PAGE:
"Where'll we meet you after you win the game today, Denny?"
"You guys are presuming a lot, aren't you?"
And so out to the field for batting practice, more interviews, the warmup and finally the game. The crowd of 44,087, which surprisingly failed to fill Tiger Stadium on this balmy, climactic afternoon, emptied its throats at the sight of, uh, Denny. They had forgotten he once called them "the world's worst fans." The edgiest man on the premises was white-haired Dizzy Dean, who had come all the way from his home in Mississippi to watch Denny tie the record he made on the last day of the 1934 season to put St. Louis into the World Series. "You got a cigarette, podner?" Dean asked a man in the press dining room. "I'm so nervous I can't eat."
The game began placidly despite all the tension. Denny threw 44 pitches in the first three innings, allowing only a harmless single to Danny Cater in the first. He felt good and he had his stuff. But in the fourth with one man on, Reggie Jackson hit "a good curveball," as Denny later described it, into the lower stands in right field for a home run, and Denny was behind 2-0. Later that inning when he reached first base on a walk, Denny said to Cater, "Tell Jackson to be expecting that same pitch the next time he comes up." Denny considers it an accident if anyone hits one of his good pitches.
Norm Cash hit a three-run homer for the Tigers to give Detroit a one-run lead, but Denny quickly lost it. He walked Dave Duncan, the catcher, and the Athletics worked him around the bases. Reggie Jackson reappeared in the sixth inning, and Denny threw him what he called "my only bad pitch of the game." It was a changeup that just hung there, and Jackson put it in the upper deck.
The score stayed 4-3 for the A's until the Tigers came to bat in the ninth, their last chance. Denny was first up, so Manager Mayo Smith replaced him with Pinch Hitter Al Kaline. Now it would take two Detroit runs to bring Denny his victory. Kaline walked, and Mickey Stanley moved him to third with a single. Frenzy shook Tiger Stadium as Jim Northrup came to bat. He topped a ball halfway to first, which Cater fielded and threw over the catcher's head as Kaline scored to tie the game. Next came Willie Horton, a fireplug of a man with 35 home runs so far. With only one out, the Athletics moved everyone including the outfielders in close to cut off the run from third. Horton drove a 2-2 pitch past the leftfielder for the winning run.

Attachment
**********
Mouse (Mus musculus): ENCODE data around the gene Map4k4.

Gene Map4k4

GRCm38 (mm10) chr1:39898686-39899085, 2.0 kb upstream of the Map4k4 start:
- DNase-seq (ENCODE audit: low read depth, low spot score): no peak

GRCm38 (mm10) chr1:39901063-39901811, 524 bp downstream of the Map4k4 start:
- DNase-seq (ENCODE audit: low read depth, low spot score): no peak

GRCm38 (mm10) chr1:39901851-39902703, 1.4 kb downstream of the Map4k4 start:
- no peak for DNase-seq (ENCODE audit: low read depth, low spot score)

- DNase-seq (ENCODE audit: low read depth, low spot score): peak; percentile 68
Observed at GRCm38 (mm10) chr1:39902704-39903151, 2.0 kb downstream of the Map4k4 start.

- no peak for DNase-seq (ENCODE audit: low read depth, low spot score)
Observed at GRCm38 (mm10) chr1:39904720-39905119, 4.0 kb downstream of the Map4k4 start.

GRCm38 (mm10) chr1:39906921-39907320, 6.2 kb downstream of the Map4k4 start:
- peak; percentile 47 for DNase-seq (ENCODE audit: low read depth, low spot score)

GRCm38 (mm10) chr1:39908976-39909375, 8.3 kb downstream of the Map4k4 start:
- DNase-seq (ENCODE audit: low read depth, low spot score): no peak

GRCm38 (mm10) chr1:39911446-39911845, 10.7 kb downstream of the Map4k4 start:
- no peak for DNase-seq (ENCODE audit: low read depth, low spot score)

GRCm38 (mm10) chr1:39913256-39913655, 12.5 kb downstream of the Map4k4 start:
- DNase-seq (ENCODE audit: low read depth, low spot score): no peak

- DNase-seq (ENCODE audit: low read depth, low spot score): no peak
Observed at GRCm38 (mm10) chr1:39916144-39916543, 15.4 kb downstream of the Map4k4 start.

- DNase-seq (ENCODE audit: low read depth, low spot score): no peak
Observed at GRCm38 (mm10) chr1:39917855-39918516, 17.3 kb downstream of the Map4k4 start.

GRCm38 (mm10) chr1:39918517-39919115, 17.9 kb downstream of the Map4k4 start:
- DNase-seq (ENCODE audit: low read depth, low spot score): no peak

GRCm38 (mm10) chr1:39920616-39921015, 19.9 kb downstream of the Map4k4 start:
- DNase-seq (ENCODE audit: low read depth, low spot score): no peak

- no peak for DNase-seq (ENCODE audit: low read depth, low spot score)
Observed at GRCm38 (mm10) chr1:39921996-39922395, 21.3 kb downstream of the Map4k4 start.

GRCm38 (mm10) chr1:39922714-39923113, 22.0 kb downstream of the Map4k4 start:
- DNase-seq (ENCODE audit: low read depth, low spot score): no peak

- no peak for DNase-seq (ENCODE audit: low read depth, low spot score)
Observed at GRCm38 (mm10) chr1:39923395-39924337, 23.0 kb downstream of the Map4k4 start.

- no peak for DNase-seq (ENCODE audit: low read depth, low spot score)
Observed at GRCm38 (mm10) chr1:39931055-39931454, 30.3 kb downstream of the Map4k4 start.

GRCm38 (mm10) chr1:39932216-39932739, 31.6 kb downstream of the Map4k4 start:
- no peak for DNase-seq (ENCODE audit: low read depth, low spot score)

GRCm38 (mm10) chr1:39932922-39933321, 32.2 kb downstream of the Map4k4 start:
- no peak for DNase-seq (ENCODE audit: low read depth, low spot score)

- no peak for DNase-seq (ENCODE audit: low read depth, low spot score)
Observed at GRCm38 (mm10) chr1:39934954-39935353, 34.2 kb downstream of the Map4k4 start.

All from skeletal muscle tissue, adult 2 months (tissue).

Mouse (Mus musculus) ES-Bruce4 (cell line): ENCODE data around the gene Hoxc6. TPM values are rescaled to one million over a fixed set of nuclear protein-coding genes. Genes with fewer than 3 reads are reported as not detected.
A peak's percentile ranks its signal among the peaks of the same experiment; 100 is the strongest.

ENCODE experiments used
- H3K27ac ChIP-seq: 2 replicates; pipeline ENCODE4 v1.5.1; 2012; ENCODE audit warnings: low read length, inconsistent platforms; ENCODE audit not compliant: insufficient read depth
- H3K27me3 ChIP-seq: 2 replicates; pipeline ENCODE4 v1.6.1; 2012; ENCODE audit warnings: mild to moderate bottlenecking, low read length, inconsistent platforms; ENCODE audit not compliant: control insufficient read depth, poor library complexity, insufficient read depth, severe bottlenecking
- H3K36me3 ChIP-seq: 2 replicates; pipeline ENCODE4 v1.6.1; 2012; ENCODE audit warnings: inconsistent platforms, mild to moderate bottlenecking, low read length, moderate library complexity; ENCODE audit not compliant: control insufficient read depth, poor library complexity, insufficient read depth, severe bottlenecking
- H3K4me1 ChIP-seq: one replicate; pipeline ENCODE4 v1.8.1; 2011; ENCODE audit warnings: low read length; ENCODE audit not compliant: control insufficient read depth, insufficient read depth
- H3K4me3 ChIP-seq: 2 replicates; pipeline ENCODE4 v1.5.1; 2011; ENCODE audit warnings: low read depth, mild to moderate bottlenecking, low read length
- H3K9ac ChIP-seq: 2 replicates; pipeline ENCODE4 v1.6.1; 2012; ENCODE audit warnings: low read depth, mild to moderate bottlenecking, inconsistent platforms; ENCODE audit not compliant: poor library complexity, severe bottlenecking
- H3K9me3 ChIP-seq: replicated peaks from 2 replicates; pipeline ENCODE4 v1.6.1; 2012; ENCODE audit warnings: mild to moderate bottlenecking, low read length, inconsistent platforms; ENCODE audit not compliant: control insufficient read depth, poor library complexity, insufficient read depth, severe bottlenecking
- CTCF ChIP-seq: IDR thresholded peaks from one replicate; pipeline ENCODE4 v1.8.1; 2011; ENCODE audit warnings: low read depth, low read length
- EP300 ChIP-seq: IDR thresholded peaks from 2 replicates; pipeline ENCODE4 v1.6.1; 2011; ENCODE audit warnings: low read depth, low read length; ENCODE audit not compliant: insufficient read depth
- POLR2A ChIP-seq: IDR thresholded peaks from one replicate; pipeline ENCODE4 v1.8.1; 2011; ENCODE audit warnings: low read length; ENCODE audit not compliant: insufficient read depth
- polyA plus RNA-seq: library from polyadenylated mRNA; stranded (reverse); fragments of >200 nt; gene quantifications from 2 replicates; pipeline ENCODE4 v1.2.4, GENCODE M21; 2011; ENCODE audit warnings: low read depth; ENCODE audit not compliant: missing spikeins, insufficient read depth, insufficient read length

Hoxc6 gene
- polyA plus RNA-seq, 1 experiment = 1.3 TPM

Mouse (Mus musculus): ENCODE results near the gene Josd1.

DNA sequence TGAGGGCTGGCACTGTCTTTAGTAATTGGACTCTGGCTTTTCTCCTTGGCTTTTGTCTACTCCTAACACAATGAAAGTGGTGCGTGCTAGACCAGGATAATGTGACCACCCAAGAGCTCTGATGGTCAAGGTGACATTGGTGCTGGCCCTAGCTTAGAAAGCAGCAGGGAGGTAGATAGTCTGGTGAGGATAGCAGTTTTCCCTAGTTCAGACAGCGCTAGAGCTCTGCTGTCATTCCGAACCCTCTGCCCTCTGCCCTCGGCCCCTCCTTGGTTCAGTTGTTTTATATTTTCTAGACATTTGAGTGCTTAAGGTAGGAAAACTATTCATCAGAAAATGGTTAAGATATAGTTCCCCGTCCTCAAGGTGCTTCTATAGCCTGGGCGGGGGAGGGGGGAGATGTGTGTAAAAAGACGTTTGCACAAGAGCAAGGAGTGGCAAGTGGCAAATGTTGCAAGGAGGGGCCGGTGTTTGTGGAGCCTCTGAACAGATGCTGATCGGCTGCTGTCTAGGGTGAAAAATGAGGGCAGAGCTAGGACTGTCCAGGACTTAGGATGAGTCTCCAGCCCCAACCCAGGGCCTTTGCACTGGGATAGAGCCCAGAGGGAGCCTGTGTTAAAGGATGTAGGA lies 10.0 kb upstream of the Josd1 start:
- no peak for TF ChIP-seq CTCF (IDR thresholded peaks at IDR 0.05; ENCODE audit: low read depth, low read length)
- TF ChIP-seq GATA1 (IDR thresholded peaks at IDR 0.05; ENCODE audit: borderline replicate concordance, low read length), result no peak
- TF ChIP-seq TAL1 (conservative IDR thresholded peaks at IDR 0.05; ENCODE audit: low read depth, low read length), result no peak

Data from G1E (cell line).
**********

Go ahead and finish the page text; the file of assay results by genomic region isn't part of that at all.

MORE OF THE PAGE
All this while, Denny had been pacing up and down the silent Detroit dugout, hatless and shouting exhortations. "Calm down," Mayo Smith told him. Denny calmed down until Horton's hit, then he rushed on the field like Zsa Zsa Gabor at a party, embracing everyone he saw. His teammates made an awkward attempt to hoist him to their shoulders in reciprocity, for, after all, it was Denny's pitching that had carried them to within sight of Detroit's first pennant in 23 years. Miraculously, Denny would not levitate.
Fittingly, Denny's big week began alongside the Smothers Brothers' swimming pool in Los Angeles, discussing an hour-long Special in which the Smothers wanted to star him. He read the mimeographed "presentation" they gave him and liked it. "I don't want any gimmicks," Denny told his agent later. "If it's going to be a Special, I just want me alone and nobody else. That's what I like about this show."
"Yeah, Denny," the agent said.
After the Smothers stopover, Denny just did get to Anaheim in time to check into the hotel and get to the ball park for the pregame warmup. It is things like that that can make life a drudgery. Denny was not due to pitch again for another 24 hours, so he spent most of the game leaning on the rail in front of the dugout, ostensibly to study the Angels but more realistically to let his mind wander around among some new arrangements for the combo or a weekend booking in Saginaw.